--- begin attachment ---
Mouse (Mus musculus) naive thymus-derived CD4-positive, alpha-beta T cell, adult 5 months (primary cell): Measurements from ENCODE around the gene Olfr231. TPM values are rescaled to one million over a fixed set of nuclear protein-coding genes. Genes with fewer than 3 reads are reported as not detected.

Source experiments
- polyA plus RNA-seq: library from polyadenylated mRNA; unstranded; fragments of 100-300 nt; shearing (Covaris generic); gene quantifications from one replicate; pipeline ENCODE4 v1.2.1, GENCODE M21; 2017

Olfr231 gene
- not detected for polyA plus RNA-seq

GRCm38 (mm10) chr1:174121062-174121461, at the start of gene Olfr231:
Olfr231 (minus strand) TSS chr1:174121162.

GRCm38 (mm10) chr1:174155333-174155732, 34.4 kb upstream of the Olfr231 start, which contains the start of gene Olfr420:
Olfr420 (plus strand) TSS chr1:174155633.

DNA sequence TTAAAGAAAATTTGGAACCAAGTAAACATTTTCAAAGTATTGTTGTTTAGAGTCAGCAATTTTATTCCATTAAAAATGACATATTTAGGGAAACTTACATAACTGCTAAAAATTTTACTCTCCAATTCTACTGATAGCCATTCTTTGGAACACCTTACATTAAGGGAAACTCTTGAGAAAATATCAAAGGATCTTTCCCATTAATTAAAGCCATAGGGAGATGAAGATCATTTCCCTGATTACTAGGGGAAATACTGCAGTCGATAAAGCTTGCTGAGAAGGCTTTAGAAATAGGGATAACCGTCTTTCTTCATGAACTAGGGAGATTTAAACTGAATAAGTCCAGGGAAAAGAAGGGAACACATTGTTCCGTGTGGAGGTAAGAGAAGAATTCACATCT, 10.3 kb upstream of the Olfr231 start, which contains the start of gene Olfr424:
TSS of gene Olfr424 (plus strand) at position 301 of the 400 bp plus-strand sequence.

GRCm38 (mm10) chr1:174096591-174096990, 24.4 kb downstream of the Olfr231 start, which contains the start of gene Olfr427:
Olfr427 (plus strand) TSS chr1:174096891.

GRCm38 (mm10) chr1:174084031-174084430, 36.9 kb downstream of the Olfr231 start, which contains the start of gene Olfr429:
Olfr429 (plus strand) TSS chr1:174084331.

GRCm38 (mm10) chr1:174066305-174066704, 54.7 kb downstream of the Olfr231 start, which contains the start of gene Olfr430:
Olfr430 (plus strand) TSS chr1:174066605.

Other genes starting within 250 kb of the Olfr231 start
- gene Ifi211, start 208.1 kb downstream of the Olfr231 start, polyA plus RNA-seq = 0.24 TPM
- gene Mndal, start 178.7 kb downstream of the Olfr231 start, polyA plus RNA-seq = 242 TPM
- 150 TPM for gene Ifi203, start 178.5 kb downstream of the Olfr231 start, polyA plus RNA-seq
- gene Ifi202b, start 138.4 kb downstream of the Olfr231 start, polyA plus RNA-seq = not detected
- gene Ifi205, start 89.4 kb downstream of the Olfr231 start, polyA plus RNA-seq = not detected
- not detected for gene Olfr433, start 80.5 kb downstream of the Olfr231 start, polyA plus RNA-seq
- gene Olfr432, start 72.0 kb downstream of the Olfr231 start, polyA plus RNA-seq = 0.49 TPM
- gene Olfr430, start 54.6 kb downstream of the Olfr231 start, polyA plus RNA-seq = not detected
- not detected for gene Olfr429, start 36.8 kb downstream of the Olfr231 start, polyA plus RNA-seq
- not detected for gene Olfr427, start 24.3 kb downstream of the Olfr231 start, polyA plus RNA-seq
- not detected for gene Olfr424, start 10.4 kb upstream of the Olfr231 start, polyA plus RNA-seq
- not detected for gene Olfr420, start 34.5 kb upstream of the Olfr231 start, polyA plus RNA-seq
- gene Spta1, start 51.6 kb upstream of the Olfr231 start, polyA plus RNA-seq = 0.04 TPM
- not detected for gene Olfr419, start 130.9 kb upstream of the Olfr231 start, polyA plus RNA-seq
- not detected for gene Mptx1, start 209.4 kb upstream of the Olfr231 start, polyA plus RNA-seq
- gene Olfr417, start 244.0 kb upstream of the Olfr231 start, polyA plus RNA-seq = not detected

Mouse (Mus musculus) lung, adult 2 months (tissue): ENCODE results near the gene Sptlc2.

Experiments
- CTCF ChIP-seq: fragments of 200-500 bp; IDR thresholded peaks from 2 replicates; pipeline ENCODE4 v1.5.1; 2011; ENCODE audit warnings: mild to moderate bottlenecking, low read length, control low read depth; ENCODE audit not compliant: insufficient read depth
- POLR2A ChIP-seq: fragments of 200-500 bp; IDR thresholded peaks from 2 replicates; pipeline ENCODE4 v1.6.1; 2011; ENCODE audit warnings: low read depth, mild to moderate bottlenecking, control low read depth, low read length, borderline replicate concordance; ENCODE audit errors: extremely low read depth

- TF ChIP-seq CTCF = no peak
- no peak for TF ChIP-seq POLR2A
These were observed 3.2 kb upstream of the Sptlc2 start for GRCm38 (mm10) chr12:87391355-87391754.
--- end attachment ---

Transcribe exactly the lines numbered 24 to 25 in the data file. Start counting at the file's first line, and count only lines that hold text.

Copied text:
- not detected for gene Olfr433, start 80.5 kb downstream of the Olfr231 start, polyA plus RNA-seq
- gene Olfr432, start 72.0 kb downstream of the Olfr231 start, polyA plus RNA-seq = 0.49 TPM